Finding Calm and Quiet // How To Meditate When You Have A Newborn

This post was written by Holly Ashby, who works with the meditation company Beeja Meditation, who teach classes on meditation in London.

New mums are always told that they need to make time for themselves. In the whirlwind of sleep deprivation, mixed up hormones and a big new responsibility, self-care is vital to ensure that mothers don’t collapse in an exhausted heap. And it’s true that looking after yourself is the only way to make sure you can look after (in this case, a very small) someone else.

Meditation is a self-care technique that’s often recommended to people looking to help themselves feel better, and its benefits of boosted energy and reduced stress are particularly relevant to new mums. But when you don’t even feel like you have the time to wash your hair, how do you fit a whole new habit into your day?

This post will explain how to find time for some stress-busting meditation, and why it can be great for mums in the months after giving birth.

Why meditation can help new parents.

Sleep is obviously a big issue for new parents, in that they find it difficult to get any at all. But with meditation, you can counteract some of that “walking zombie” feeling, because it provides an extremely deep form of rest which – after twenty minutes or so – leaves you feeling refreshed. It also improves the quality of your sleep, so when you do manage to catch a few hours you aren’t disturbed by worries waking you throughout the night.

Meditation also reduces stress, which is pretty important when your life has been transformed by a new arrival. The chemical melatonin (which is suppressed by stress) is essential to sleeping well, and Researchers at Rutgers University found that levels of melatonin increased by an average of 98% in meditators. Furthermore, we experience less anxiety when we meditate, which can really help when you have a baby to look after and all sorts of fears running about your head.

It was discovered in a Harvard study that only eight weeks of regular meditation physically reduces the size of the amygdala – known as the “stress centre”- in our brain. This is why meditation can make it easier to relax – something many people looking after tiny children will appreciate. It may even help you break out of the “baby blues”, so you feel more on an even keel.

Working Meditation Into Your Day

  • Don’t get too hung-up on details

While meditation is a brilliant habit to introduce into your life, one issue with it is that people have lots of preconceived notions about emptying their minds and becoming a super-Zen wizard of calm. The result is feeling like they’ve “failed” should their attempts not live up to this vision. But this couldn’t be further from the truth. It takes lots of practice to clear your mind, and meditation should be a place of calm and quiet, not something beat yourself up over for not doing it properly.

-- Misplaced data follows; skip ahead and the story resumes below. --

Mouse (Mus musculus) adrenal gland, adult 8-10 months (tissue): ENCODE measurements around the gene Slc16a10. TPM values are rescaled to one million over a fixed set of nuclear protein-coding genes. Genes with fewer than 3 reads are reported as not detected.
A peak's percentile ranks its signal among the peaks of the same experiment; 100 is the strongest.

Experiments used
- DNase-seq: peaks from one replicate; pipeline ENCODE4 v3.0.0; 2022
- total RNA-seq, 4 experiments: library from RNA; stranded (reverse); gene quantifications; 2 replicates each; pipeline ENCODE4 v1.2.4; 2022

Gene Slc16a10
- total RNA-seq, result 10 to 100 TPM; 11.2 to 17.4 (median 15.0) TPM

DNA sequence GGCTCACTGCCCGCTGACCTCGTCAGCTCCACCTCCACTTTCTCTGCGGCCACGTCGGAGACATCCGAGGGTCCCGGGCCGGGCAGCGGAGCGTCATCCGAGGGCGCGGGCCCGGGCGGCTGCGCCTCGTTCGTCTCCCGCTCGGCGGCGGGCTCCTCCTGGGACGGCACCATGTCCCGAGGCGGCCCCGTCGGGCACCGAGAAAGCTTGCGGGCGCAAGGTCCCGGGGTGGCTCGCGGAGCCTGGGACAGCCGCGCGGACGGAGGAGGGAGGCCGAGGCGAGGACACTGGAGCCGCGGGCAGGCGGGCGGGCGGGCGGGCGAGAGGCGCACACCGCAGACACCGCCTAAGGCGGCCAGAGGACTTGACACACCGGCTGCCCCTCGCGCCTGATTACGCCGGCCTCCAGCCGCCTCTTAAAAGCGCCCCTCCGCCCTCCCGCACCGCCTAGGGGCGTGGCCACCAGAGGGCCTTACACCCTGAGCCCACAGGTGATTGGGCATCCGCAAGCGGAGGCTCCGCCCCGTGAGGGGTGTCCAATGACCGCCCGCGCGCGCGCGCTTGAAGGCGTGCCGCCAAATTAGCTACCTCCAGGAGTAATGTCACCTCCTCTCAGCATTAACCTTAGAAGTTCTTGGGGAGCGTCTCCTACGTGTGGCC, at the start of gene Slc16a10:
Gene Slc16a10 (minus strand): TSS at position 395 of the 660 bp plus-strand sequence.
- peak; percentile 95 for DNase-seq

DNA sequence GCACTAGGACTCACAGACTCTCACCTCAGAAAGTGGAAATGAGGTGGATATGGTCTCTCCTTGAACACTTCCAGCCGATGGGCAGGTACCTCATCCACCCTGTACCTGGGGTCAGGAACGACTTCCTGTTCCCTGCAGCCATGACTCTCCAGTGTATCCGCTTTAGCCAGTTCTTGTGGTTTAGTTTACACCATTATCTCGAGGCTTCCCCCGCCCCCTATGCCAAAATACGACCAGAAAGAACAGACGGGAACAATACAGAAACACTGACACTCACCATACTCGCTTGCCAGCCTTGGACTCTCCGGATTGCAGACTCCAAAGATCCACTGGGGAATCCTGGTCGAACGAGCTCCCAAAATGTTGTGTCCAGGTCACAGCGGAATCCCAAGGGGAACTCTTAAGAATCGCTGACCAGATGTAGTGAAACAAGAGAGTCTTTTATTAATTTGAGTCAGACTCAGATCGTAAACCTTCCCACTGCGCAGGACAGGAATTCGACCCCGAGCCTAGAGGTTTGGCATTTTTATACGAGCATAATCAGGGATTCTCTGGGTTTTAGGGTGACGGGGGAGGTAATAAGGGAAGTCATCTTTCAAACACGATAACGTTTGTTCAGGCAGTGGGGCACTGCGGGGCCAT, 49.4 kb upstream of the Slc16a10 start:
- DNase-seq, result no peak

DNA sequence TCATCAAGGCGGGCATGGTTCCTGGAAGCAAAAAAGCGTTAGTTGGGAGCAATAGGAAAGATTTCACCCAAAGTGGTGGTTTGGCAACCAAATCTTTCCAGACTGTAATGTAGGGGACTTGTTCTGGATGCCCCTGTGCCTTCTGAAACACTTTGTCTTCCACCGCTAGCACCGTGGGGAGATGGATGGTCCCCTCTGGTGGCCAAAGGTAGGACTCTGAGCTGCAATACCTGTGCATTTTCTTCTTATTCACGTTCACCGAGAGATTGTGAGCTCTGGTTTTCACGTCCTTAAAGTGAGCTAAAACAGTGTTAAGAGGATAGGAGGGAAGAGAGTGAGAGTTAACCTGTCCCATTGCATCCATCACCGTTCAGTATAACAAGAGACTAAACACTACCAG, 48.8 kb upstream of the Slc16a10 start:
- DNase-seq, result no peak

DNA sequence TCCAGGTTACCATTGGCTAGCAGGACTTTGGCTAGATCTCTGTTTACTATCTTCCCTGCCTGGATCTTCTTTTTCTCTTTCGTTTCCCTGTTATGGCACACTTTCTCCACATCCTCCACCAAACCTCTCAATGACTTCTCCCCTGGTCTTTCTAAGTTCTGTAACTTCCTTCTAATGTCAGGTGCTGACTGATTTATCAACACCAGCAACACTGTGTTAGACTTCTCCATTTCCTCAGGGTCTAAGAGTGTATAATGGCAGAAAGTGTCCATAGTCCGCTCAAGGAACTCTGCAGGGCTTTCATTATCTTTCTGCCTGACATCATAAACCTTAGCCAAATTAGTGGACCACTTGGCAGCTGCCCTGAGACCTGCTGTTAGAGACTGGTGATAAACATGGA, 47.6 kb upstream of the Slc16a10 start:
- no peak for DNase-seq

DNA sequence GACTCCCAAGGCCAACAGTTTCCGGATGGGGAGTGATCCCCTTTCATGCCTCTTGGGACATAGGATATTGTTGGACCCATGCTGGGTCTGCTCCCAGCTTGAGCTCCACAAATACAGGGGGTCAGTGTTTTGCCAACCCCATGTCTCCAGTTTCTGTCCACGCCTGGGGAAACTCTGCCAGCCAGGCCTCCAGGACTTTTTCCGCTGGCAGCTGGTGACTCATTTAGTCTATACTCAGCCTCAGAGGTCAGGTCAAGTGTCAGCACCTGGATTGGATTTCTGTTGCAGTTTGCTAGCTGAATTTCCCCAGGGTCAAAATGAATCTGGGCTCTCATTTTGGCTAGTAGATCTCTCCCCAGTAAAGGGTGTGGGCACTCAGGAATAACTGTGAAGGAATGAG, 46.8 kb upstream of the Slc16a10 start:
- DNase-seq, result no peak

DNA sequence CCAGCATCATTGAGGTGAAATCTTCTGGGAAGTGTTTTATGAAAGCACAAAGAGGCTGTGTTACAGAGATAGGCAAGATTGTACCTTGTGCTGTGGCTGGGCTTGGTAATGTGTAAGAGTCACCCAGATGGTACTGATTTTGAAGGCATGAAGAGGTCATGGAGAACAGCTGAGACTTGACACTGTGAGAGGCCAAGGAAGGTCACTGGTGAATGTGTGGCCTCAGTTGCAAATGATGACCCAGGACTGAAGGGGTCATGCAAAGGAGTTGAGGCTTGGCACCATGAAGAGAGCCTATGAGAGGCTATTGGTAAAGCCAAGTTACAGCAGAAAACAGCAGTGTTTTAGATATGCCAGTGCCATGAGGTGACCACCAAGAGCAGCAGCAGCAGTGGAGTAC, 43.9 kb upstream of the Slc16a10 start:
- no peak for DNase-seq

As with taking up exercise, there’s no wrong way to start meditating, and it can contribute to good emotional health no matter how “good’ you are at it – the important thing is taking the first step.

  • Start slowly

When you feel like you simply don’t have the energy or time to try something new, you can start with quick, meditation-like practices and build the habit from there. The thing about exerting our willpower to change our habits is that it’s very, very hard to make anything stick. Starting slowly could be the key to making a change that lasts.

Maybe, once you’re in bed and about to switch off the light, you could spend 10 minutes colouring in a adult colouring book, to focus and clear your mind. Or maybe, sitting down at a bench while on a walk with the baby, you could do some breathing exercises. Even just stopping for a moment to appreciate the wind in your hair and greenness of the trees is akin to the “present moment awareness” known as mindfulness that people look to achieve through meditation. Not having to summon up too much motivation and willpower makes the whole process of introducing a new habit into your routine far less exhausting.

  • Get a reminder app

When you want to meditate every day, you have to think about habit forming. You know how you feel weird if you leave the bathroom without washing your hands? Getting used to a new habit is about embedding something so deeply into your routine that it seems odd not to do it. And like your parents telling you to wash your hands when you were a kid, at first there may be some resistance.

With a reminder app, even the fog of tiredness and big to-do list means you won’t forget to try meditating. You may only manage five minutes, but it’s keeping up the habit that’s important at first. Then, as your mood improves and your energy levels get a little boost, you’ll find it easier to motivate yourself.

It’s all about committing time to you, and giving yourself the permission to do something that’s entirely about making you happier and healthier. This is perhaps the most valuable thing meditation can give you when your identity has switched from “woman” to “mother” – a strong sense of self that makes you the best (and best mum) you can be.

*Collaborative post*

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